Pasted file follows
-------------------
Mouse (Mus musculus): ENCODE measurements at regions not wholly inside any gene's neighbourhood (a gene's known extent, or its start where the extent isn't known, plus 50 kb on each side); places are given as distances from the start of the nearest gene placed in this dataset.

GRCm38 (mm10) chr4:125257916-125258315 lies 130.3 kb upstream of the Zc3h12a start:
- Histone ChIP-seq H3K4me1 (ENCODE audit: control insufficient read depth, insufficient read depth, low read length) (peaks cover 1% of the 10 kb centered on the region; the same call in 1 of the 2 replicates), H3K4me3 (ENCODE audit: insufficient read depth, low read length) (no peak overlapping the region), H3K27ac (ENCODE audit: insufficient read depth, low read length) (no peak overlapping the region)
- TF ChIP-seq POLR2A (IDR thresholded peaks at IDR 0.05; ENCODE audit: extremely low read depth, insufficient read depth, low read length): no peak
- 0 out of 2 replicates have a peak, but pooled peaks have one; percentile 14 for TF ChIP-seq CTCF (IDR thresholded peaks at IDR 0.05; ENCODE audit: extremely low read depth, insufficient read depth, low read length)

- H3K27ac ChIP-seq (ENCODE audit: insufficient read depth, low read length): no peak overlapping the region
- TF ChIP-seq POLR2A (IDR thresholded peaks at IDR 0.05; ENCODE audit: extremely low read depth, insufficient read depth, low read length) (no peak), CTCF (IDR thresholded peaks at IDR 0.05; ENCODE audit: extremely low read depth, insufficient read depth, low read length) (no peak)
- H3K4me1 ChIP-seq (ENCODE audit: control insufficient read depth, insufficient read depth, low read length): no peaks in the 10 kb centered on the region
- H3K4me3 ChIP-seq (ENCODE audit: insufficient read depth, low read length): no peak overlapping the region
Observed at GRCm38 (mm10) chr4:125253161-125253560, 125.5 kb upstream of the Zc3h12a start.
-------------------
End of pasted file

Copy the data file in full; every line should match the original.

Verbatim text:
Mouse (Mus musculus): ENCODE measurements at regions not wholly inside any gene's neighbourhood (a gene's known extent, or its start where the extent isn't known, plus 50 kb on each side); places are given as distances from the start of the nearest gene placed in this dataset.

GRCm38 (mm10) chr4:125257916-125258315 lies 130.3 kb upstream of the Zc3h12a start:
- Histone ChIP-seq H3K4me1 (ENCODE audit: control insufficient read depth, insufficient read depth, low read length) (peaks cover 1% of the 10 kb centered on the region; the same call in 1 of the 2 replicates), H3K4me3 (ENCODE audit: insufficient read depth, low read length) (no peak overlapping the region), H3K27ac (ENCODE audit: insufficient read depth, low read length) (no peak overlapping the region)
- TF ChIP-seq POLR2A (IDR thresholded peaks at IDR 0.05; ENCODE audit: extremely low read depth, insufficient read depth, low read length): no peak
- 0 out of 2 replicates have a peak, but pooled peaks have one; percentile 14 for TF ChIP-seq CTCF (IDR thresholded peaks at IDR 0.05; ENCODE audit: extremely low read depth, insufficient read depth, low read length)

- H3K27ac ChIP-seq (ENCODE audit: insufficient read depth, low read length): no peak overlapping the region
- TF ChIP-seq POLR2A (IDR thresholded peaks at IDR 0.05; ENCODE audit: extremely low read depth, insufficient read depth, low read length) (no peak), CTCF (IDR thresholded peaks at IDR 0.05; ENCODE audit: extremely low read depth, insufficient read depth, low read length) (no peak)
- H3K4me1 ChIP-seq (ENCODE audit: control insufficient read depth, insufficient read depth, low read length): no peaks in the 10 kb centered on the region
- H3K4me3 ChIP-seq (ENCODE audit: insufficient read depth, low read length): no peak overlapping the region
Observed at GRCm38 (mm10) chr4:125253161-125253560, 125.5 kb upstream of the Zc3h12a start.